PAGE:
In the attempts to understand the underlying concepts of thermodynamics of heat and steam, James Watt carried out many practical experiments, and his diaries speak that in conducting these experiments, he adopted a kettle as a boiler to produce steam. 

Theoretical Knowledge Vs Practical Approach of James Watt: 

Watt had a solid fundamental theory as well as a vision to extract the practicality out of them. James Watt was not just a great practical mechanic but also a natural philosopher and a chemist. Moreover, his inventions demonstrate his extensive knowledge and genius characteristics. It's all the union of hardcore theoretical background with smart and experienced practicality. 

He was always considerate enough to all the other prominent industrialists and researchers of his time. He was an essential part of the Lunar Society and was a much sought-after conversationalist and associate, always engrossed in extending his horizons. His ties with his friends and partners were always delightful and long-lasting. 

Final Years of James Watt: 

Watt officially withdrew his work in 1800. Coincidently it was the same year on which his primary patent and partnership with Boulton terminated. Their remarkable partnerships were further inherited by their children, Matthew Robinson Boulton, and James Watt Jr. Their connection spread even more with the firm engineer William Murdoch, which resulted in the expansion and prosperity of their firm.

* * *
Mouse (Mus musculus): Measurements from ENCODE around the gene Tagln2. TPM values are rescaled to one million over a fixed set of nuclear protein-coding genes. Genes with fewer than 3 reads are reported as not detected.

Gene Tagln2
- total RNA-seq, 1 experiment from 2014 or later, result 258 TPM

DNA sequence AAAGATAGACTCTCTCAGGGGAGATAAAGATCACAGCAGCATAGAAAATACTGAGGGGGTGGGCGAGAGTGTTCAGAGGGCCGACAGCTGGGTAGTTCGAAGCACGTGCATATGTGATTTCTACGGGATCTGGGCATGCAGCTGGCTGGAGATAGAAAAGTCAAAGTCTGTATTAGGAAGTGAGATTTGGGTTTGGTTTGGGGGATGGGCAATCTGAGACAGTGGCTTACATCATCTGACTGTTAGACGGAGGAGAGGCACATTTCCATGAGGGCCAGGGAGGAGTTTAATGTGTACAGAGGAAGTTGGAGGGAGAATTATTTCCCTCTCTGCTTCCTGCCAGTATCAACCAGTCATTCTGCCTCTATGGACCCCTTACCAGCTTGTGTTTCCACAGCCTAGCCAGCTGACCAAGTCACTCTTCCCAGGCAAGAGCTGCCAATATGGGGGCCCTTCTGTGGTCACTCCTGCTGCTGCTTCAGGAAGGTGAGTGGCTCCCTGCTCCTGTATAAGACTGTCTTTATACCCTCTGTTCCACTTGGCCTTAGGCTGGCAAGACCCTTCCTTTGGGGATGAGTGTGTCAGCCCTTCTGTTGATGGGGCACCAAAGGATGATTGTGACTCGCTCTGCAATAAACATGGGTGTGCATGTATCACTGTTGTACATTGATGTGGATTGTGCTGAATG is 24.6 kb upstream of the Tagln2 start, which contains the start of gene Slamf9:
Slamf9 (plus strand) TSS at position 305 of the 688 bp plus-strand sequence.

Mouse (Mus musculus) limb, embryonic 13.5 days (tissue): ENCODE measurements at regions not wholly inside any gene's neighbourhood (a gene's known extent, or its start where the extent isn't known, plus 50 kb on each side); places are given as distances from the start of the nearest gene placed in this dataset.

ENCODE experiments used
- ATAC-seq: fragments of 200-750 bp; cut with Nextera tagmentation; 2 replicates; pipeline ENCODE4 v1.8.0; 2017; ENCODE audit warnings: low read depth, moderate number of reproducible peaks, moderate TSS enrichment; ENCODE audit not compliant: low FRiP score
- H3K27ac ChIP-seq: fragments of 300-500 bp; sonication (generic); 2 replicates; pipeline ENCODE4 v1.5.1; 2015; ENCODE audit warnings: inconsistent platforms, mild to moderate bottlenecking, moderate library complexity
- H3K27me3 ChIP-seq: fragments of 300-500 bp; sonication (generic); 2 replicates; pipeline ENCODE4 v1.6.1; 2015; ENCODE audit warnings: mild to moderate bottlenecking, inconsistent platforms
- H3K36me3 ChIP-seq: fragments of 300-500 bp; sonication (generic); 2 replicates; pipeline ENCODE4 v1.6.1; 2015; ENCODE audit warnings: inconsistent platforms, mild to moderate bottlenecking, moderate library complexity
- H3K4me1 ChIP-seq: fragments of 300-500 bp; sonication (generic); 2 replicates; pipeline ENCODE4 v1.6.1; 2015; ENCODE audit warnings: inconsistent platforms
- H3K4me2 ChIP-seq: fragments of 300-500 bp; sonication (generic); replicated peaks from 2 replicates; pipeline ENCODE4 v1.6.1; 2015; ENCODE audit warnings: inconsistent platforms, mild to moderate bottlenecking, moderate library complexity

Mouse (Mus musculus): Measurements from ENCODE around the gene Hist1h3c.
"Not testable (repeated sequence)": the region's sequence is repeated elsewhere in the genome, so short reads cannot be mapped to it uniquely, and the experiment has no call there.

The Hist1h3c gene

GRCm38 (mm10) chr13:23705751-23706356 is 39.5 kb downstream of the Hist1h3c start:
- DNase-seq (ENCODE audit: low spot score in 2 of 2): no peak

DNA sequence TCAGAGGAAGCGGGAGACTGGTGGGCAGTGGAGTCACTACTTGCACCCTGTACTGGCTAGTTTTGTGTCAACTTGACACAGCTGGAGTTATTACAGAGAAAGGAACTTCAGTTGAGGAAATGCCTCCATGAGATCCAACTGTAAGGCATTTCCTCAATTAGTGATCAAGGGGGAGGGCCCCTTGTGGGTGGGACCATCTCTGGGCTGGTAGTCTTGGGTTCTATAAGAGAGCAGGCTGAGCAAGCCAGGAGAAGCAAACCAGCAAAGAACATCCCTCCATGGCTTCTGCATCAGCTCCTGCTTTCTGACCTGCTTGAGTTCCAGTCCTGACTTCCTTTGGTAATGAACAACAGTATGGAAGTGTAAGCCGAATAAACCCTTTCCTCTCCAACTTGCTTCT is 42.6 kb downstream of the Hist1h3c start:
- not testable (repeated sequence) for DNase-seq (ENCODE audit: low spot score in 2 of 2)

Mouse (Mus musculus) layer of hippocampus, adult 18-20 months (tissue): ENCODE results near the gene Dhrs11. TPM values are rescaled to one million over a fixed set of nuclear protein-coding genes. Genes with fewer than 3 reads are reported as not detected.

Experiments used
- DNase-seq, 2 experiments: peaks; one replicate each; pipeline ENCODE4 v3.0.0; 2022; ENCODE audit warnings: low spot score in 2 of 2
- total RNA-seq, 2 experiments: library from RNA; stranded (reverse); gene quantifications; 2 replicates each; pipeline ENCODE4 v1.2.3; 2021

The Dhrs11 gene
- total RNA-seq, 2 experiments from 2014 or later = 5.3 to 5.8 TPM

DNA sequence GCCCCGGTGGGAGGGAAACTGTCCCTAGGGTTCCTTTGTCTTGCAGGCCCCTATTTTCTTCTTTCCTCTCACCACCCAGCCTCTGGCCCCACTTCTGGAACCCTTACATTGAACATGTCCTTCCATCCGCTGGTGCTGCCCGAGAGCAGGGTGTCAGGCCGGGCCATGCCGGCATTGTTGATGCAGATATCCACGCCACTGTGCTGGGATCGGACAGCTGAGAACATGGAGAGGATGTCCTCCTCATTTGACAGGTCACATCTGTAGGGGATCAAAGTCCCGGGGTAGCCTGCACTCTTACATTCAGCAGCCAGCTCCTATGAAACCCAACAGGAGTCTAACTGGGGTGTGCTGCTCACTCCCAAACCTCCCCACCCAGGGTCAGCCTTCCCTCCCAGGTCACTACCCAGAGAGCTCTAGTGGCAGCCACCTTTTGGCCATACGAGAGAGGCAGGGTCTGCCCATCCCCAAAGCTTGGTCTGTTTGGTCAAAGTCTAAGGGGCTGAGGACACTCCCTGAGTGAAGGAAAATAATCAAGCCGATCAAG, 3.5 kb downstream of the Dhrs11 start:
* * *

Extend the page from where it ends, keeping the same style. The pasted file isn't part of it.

Watt pursued research and development where he invented many other things before and after his semi-retirement. His home in Handsworth, Staffordshire, became his renowned workshop, which he used to carry on his research work, and he worked on many of his inventions there. Other than this, he also had a big hand in inventing and creating various mechanisms for imitating sculptures and ornaments, which worked flawlessly for the operators. Though he never patented out these things. He made a small head using these machines and mechanisms. He had a keen interest and passion for civil engineering as well, which led him to pursue such things and build those machines. He had proposed methods for developing a flexible pipe to be used for drawing water under the Clyde at Glasgow. In his late years, with his second wife, he resided in France and Germany, where he purchased an estate in mid-Wales at Doldowlod House. In 1816 went to revisit his home town of Greenock. 


  • The inventor of the Watt steam engine, capable of converting the steam back to the water. 
  • The developer of the rotary engine which mechanized and automated spinning, weaving, and transport. 
  • Defined power in terms of Horsepower. 
  • Introduced rev counter. 


He expired on 25 August 1819 at his home at the age of 83. His graveyard is in St Mary's Church, Handsworth. The cemetery has been extended to build a church now.